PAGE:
The last time California regulators faced a choice between enforcing the state's plastic container recycling law and letting the industry take steps on its own to boost recycling back in 1997, they gave the industry the benefit of the doubt.
Not this time.
The California Integrated Waste Management Board voted 5-0 July 25 to declare the plastics recycling rate below 25 percent for 2000 and certify that the industry is out of compliance with the state's rigid-plastic-packaging container law. That opens up the industry to more enforcement activity from the state agency.
The practical impact is likely to be muted, however, because the state already is negotiating with hundreds of companies to redesign their packaging to boost recycled content, use less material or take other action. Those companies are targeted because California also failed to meet recycling targets in 1998 and 1999. The July 25 vote will add 70 companies to that list of offenders.
The board action sends a signal. The agency staff had recommended not adding more firms to the list, a move backed by plastics industry lobbyists. Board members, who are political appointees of the state governor and legislature, rejected that recommendation.
Board members did not directly address why they rejected their own staff proposal, but board staffers said it was more likely the rate was below 25 percent than above it. Officially, the board certified the rate as 23.8 percent, but because of sampling errors, it could be between 22.7 percent and 25.1 percent.
``We can't rule out the possibility that the actual rate is 25 percent or more, although the probability of the rate being 25 percent or more is small,'' said board staffer John Nuffer.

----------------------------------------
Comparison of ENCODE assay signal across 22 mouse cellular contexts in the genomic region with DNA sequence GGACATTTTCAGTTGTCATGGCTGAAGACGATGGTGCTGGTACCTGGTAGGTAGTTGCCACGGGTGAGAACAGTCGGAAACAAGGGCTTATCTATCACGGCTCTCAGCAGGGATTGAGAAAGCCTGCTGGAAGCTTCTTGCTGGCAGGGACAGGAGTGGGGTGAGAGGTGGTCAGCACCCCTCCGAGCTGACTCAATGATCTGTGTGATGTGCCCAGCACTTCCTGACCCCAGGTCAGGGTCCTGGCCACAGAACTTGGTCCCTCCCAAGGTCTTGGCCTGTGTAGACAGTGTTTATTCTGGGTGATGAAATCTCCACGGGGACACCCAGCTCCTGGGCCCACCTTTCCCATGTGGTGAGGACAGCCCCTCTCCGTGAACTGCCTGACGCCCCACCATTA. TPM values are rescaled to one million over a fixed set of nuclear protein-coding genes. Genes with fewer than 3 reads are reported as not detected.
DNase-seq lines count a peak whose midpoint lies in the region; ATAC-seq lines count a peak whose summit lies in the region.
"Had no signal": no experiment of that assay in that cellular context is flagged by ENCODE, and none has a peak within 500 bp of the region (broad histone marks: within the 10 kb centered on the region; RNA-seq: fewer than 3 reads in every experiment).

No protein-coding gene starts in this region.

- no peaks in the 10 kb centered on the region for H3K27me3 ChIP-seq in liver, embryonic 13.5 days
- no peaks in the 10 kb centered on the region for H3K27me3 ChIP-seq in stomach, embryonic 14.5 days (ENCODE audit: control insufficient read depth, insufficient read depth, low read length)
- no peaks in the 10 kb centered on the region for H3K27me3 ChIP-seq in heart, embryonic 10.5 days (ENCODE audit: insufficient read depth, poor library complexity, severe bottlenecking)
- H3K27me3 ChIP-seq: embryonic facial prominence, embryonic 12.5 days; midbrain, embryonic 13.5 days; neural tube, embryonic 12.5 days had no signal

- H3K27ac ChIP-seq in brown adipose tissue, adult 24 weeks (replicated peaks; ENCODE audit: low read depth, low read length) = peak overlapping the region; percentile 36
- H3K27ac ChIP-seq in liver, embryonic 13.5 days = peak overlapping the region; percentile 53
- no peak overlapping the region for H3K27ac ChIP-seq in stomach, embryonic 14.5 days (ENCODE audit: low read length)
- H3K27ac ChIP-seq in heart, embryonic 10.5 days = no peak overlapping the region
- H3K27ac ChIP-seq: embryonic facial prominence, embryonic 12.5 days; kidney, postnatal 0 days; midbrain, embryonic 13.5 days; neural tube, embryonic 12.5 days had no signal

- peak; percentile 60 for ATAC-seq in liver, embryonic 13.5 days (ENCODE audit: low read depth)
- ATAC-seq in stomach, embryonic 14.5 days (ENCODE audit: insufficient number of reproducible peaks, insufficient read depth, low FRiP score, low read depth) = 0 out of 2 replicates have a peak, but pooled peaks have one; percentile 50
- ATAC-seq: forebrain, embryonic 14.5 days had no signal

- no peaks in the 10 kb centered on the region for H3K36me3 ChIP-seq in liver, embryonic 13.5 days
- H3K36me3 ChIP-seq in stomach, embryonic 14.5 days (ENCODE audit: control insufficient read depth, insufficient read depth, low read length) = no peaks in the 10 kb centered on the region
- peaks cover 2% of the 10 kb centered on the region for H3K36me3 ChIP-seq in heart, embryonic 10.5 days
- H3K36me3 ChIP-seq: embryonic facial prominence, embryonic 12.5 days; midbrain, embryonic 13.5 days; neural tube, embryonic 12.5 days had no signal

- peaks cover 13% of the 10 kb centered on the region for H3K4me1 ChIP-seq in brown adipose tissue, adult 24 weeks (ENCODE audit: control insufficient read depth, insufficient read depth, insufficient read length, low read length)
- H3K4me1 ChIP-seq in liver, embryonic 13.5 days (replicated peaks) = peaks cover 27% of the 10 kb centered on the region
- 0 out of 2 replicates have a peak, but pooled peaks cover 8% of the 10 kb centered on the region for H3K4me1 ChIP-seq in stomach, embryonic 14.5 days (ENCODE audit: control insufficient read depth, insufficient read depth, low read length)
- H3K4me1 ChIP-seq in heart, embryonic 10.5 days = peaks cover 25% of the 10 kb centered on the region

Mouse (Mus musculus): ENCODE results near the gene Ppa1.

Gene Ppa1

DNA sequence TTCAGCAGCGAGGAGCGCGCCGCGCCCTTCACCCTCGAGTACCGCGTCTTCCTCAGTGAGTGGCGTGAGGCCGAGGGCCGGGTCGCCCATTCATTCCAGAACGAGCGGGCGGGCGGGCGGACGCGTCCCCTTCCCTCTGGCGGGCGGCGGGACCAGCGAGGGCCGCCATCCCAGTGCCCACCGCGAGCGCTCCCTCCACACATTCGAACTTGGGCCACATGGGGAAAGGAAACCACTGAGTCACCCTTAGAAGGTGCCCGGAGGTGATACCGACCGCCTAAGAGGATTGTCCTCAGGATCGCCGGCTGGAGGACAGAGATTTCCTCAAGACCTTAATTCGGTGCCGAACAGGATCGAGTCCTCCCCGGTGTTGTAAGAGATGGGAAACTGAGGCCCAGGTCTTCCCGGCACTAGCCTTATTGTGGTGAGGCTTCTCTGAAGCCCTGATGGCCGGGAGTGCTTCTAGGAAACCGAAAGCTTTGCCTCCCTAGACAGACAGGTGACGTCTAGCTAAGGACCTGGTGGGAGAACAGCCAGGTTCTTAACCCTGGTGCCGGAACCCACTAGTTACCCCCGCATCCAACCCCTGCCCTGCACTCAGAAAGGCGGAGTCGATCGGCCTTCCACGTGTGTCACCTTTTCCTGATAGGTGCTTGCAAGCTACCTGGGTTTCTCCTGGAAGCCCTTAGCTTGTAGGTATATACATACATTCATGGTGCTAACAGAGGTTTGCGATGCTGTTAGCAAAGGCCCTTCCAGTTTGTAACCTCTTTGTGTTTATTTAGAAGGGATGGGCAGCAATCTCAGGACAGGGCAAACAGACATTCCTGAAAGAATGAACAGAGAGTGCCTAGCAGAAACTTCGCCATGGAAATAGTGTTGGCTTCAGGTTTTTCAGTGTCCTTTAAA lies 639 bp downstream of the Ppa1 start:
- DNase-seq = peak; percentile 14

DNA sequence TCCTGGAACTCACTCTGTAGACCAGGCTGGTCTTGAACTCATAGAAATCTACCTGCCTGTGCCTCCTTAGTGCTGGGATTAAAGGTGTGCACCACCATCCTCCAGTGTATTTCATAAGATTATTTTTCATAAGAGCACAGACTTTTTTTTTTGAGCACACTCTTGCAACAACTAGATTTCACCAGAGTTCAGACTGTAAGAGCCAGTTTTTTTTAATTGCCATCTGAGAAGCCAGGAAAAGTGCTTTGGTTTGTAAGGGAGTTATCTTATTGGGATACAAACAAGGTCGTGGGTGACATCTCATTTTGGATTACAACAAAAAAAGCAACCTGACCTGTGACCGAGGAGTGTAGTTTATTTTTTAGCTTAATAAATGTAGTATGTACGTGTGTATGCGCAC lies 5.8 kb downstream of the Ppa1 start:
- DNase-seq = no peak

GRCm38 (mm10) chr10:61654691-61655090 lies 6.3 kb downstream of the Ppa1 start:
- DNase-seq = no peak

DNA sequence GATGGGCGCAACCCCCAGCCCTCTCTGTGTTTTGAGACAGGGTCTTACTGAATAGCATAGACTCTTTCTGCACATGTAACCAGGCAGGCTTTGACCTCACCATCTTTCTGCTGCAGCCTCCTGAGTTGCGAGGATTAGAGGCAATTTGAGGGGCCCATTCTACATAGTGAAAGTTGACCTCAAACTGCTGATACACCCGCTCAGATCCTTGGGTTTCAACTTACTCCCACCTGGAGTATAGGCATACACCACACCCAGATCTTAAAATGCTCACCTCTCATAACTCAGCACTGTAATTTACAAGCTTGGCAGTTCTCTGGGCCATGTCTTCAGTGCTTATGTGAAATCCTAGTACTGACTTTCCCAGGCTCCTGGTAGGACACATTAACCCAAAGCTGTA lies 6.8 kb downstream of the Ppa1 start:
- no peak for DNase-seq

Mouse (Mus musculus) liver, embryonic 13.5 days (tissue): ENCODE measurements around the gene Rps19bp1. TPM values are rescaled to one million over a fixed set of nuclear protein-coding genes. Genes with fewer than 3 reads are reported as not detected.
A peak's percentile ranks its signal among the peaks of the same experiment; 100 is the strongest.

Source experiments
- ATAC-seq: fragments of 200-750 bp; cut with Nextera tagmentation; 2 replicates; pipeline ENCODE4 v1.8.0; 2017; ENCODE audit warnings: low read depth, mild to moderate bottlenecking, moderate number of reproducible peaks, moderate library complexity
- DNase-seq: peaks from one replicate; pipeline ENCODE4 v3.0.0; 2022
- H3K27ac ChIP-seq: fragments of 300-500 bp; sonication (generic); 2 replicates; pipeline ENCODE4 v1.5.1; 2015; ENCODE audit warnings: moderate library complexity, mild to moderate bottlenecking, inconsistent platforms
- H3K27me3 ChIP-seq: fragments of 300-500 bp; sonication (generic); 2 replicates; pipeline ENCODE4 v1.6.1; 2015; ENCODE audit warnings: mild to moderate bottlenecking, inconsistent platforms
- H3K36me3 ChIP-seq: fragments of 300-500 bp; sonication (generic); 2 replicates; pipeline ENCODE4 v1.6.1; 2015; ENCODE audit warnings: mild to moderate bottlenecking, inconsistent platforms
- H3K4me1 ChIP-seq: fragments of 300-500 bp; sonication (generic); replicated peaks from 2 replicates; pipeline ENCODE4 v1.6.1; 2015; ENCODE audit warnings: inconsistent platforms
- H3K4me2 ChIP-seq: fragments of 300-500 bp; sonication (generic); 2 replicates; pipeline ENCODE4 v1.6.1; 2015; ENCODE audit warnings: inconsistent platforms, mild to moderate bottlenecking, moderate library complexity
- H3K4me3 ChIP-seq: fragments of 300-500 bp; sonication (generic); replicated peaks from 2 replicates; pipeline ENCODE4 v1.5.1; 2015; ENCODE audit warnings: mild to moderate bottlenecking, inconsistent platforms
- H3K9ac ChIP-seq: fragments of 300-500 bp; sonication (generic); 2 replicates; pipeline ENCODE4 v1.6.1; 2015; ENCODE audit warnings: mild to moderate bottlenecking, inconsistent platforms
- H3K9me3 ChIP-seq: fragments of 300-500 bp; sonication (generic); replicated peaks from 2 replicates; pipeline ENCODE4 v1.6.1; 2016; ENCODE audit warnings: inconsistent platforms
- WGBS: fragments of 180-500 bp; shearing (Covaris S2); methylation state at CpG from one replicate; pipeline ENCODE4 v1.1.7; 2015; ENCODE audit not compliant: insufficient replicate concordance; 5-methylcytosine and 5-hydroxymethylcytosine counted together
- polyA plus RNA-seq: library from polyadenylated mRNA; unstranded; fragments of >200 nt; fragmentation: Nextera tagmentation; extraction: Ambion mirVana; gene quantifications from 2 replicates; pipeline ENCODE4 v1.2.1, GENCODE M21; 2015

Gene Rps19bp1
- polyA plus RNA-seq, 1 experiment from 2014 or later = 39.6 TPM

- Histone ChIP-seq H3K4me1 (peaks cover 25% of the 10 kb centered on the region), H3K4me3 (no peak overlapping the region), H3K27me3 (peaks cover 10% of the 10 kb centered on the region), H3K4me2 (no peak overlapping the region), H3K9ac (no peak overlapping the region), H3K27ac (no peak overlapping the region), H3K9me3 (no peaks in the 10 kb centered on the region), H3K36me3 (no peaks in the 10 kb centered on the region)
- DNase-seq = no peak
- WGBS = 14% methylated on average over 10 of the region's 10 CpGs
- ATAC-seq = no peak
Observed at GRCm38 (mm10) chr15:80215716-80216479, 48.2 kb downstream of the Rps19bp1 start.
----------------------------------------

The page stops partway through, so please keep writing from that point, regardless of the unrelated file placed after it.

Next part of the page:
Environmental group Californians Against Waste had urged the board to certify the industry out of compliance and continue enforcement action. The only reason the recycling rate went up from 17.9 percent in 1999 is because of the bottle bill expansion, which the plastics industry fought against, said CAW Executive Director Mark Murray.
``This is an industry that has not pulled its own weight relative to other industries with recycling,'' Murray said.
He also argued that if you remove the containers captured by the bottle bill, the plastics recycling rate in California is between 8 and 13 percent.
``It burns me that anyone would walk out of this room thinking the plastic container recycling rate is anywhere close to 25 percent,'' he said.
Tim Shestek, manager of state and local public affairs with the American Plastics Council's office in Sacramento, said the staff recommendation would have let the agency and product makers catch up with the recent flurry of board enforcement action stemming from the rate being too low in 1998 and 1999. He urged the board to finish its white paper on plastics, due this spring, before tackling the issue.
APC officials have argued that education efforts, like its pro-recycling campaign in California grocery stores, boosted recycling rates in 2000. They have suggested that it is not clear how much of the increase is from education programs they favor and how much is from the bottle bill expansion.
But the Waste Board said in its proposal that the expanded bottle bill deserves the lion's share of the credit for rising recycling rates: ``These increases can be largely attributed to the expansion of the bottle bill program, which was implemented in January 2000.''
In other action, the board decided that in the future, the recycling rate for the previous year would determine compliance for the current year. That means the board certification that plastics came up short in 2000 also applies in 2001.
The board also approved compliance agreements with 16 additional companies under the RPPC law, part of an ongoing effort involving several hundred firms.